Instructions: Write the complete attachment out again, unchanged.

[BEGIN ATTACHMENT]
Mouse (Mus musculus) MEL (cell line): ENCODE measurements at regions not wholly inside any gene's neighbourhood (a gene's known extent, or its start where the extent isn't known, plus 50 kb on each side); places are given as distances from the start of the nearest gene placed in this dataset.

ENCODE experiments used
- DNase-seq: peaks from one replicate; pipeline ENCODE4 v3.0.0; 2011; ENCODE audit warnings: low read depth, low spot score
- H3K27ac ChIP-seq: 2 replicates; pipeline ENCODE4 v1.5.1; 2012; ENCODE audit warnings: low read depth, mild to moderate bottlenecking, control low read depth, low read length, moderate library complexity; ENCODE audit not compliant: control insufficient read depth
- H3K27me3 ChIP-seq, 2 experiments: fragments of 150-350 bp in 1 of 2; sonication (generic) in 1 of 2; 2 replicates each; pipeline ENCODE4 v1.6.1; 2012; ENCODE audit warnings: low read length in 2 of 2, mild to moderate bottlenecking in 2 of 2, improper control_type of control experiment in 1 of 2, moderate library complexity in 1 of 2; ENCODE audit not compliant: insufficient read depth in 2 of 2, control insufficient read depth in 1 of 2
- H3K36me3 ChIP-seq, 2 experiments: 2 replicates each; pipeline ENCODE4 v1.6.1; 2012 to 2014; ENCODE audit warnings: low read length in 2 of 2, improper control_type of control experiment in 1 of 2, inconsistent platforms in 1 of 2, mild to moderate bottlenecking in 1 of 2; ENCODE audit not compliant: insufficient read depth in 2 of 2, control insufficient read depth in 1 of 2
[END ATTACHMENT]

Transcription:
Mouse (Mus musculus) MEL (cell line): ENCODE measurements at regions not wholly inside any gene's neighbourhood (a gene's known extent, or its start where the extent isn't known, plus 50 kb on each side); places are given as distances from the start of the nearest gene placed in this dataset.

ENCODE experiments used
- DNase-seq: peaks from one replicate; pipeline ENCODE4 v3.0.0; 2011; ENCODE audit warnings: low read depth, low spot score
- H3K27ac ChIP-seq: 2 replicates; pipeline ENCODE4 v1.5.1; 2012; ENCODE audit warnings: low read depth, mild to moderate bottlenecking, control low read depth, low read length, moderate library complexity; ENCODE audit not compliant: control insufficient read depth
- H3K27me3 ChIP-seq, 2 experiments: fragments of 150-350 bp in 1 of 2; sonication (generic) in 1 of 2; 2 replicates each; pipeline ENCODE4 v1.6.1; 2012; ENCODE audit warnings: low read length in 2 of 2, mild to moderate bottlenecking in 2 of 2, improper control_type of control experiment in 1 of 2, moderate library complexity in 1 of 2; ENCODE audit not compliant: insufficient read depth in 2 of 2, control insufficient read depth in 1 of 2
- H3K36me3 ChIP-seq, 2 experiments: 2 replicates each; pipeline ENCODE4 v1.6.1; 2012 to 2014; ENCODE audit warnings: low read length in 2 of 2, improper control_type of control experiment in 1 of 2, inconsistent platforms in 1 of 2, mild to moderate bottlenecking in 1 of 2; ENCODE audit not compliant: insufficient read depth in 2 of 2, control insufficient read depth in 1 of 2